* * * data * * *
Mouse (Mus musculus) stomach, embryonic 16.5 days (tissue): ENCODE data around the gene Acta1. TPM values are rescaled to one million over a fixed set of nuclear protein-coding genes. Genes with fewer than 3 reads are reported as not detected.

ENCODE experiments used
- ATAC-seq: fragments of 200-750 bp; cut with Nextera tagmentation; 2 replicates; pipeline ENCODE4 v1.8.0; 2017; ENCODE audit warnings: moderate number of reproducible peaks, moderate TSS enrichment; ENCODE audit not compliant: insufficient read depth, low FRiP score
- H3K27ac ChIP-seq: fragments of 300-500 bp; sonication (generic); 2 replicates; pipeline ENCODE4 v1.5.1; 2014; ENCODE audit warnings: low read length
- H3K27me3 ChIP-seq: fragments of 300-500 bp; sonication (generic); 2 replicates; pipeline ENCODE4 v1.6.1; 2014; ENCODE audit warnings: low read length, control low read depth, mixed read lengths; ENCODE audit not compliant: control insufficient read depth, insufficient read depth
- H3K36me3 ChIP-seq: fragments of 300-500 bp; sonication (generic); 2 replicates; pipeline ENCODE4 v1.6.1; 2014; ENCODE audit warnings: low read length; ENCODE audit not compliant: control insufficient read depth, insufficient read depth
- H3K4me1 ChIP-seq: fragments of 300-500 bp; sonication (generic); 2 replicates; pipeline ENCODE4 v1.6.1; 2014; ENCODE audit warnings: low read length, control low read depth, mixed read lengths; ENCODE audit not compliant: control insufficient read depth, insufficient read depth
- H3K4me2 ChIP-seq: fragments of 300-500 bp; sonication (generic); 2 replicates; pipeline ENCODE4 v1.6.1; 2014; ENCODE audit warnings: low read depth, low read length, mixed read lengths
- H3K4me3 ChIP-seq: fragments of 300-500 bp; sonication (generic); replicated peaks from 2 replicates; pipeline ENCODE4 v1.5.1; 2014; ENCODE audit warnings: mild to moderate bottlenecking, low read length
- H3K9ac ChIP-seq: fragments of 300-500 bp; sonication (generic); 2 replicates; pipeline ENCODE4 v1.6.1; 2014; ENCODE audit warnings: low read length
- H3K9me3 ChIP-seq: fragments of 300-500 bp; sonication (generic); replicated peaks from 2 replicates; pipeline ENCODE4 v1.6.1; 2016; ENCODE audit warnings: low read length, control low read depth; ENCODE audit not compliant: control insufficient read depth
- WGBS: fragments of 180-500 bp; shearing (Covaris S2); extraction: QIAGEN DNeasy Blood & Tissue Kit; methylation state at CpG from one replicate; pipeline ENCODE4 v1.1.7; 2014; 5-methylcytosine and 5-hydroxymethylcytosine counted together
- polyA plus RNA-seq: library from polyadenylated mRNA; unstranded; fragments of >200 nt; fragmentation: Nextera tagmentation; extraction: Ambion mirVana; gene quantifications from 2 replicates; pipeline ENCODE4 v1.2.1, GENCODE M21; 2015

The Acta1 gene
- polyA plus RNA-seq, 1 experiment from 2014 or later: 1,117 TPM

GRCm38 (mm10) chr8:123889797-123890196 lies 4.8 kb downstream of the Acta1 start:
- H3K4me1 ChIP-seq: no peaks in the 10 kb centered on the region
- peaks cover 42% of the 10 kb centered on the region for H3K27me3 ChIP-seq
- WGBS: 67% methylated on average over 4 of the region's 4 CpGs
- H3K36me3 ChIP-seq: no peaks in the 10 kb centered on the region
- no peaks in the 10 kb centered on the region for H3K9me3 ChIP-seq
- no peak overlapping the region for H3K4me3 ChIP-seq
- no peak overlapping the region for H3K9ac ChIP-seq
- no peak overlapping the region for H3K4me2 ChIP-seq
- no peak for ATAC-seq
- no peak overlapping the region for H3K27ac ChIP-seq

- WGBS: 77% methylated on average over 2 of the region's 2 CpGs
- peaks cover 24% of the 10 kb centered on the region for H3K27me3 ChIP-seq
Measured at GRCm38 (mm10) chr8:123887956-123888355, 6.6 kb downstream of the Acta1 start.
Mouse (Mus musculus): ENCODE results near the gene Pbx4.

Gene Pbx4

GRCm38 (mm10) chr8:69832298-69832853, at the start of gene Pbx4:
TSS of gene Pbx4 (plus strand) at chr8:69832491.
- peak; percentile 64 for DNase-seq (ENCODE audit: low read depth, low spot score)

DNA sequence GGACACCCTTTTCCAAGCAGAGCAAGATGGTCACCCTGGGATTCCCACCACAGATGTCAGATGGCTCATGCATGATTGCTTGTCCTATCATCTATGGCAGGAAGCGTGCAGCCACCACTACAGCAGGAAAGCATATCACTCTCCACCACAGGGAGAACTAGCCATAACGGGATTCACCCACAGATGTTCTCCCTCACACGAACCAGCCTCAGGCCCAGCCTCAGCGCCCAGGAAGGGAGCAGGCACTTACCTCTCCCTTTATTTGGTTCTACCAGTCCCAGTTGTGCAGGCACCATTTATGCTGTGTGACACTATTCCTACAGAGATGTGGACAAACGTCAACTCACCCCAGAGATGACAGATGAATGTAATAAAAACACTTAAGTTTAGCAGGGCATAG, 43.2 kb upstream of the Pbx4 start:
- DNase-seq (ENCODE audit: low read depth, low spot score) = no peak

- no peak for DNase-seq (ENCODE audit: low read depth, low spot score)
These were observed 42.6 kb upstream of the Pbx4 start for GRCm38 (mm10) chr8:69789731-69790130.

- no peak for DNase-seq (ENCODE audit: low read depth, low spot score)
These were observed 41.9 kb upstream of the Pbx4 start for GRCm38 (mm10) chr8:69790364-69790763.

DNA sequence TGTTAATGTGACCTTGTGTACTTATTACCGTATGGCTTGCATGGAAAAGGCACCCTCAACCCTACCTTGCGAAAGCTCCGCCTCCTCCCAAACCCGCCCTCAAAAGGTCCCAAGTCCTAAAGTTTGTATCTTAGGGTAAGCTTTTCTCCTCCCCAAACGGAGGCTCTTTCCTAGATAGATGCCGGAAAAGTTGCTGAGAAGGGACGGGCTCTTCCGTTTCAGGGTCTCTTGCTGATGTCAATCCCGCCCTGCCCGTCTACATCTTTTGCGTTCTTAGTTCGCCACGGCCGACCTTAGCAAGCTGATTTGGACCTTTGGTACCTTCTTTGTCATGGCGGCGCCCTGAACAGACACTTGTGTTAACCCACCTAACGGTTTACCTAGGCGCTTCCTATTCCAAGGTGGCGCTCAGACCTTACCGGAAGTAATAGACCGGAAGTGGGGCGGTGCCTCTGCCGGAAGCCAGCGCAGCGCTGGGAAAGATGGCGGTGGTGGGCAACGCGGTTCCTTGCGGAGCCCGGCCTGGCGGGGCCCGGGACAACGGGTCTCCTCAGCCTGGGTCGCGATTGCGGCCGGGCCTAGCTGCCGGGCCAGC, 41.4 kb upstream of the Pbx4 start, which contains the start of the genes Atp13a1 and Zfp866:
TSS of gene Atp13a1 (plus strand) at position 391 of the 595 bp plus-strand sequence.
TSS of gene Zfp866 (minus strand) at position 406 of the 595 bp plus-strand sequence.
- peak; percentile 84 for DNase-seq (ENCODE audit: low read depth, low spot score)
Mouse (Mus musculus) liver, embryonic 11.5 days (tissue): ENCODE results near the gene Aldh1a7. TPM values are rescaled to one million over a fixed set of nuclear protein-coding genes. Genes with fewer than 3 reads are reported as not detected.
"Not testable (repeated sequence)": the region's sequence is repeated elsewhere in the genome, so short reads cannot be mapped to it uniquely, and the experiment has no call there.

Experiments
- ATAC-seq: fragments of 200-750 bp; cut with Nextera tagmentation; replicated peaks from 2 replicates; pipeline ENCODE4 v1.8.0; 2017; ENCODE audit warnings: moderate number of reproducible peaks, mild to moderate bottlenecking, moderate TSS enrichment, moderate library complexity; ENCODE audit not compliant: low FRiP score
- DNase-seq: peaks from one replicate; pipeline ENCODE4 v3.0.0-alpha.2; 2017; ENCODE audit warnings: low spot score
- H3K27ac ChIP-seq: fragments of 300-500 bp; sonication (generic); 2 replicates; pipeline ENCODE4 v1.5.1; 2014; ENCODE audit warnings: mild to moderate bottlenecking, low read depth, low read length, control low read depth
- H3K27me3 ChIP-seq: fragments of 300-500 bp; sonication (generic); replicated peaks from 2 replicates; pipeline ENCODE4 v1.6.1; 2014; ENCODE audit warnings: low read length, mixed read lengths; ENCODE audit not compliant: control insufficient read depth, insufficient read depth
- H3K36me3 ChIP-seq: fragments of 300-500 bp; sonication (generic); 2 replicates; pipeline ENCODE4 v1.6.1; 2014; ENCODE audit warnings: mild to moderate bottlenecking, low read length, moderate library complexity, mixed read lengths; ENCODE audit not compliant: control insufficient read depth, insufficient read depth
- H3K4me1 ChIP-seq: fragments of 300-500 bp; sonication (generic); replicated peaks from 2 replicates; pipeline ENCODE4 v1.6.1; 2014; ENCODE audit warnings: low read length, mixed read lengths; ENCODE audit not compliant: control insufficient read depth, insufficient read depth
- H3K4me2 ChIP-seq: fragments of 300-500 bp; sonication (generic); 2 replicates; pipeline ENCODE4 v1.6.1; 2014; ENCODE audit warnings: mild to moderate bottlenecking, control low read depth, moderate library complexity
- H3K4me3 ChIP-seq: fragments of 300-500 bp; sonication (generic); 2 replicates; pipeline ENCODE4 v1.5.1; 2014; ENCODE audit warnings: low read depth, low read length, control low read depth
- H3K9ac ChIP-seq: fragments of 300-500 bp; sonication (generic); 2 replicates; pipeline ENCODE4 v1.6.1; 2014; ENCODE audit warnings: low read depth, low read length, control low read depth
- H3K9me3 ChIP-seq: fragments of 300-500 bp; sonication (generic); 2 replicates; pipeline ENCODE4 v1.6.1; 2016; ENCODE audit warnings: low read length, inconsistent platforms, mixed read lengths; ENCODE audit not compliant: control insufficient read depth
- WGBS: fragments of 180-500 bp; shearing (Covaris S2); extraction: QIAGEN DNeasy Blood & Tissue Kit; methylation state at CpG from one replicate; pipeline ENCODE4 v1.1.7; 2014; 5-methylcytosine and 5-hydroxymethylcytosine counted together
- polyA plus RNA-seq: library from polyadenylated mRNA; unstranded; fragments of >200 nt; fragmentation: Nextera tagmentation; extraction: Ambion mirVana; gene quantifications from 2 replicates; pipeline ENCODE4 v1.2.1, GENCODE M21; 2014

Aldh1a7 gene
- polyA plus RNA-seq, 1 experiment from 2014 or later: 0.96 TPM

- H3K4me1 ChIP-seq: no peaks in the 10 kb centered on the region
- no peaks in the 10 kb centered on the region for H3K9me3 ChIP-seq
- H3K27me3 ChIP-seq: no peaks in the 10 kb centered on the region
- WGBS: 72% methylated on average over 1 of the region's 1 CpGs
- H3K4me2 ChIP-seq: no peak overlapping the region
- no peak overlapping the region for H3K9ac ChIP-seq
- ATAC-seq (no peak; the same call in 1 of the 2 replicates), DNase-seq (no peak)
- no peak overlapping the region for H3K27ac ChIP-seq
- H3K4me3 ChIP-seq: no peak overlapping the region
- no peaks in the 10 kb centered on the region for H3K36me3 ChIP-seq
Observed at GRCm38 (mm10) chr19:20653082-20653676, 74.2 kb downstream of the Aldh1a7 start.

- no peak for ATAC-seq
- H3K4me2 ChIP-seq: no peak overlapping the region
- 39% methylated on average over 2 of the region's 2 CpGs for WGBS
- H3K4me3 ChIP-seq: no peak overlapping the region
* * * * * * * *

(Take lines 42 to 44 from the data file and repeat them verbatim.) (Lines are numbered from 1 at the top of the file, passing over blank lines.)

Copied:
TSS of gene Atp13a1 (plus strand) at position 391 of the 595 bp plus-strand sequence.
TSS of gene Zfp866 (minus strand) at position 406 of the 595 bp plus-strand sequence.
- peak; percentile 84 for DNase-seq (ENCODE audit: low read depth, low spot score)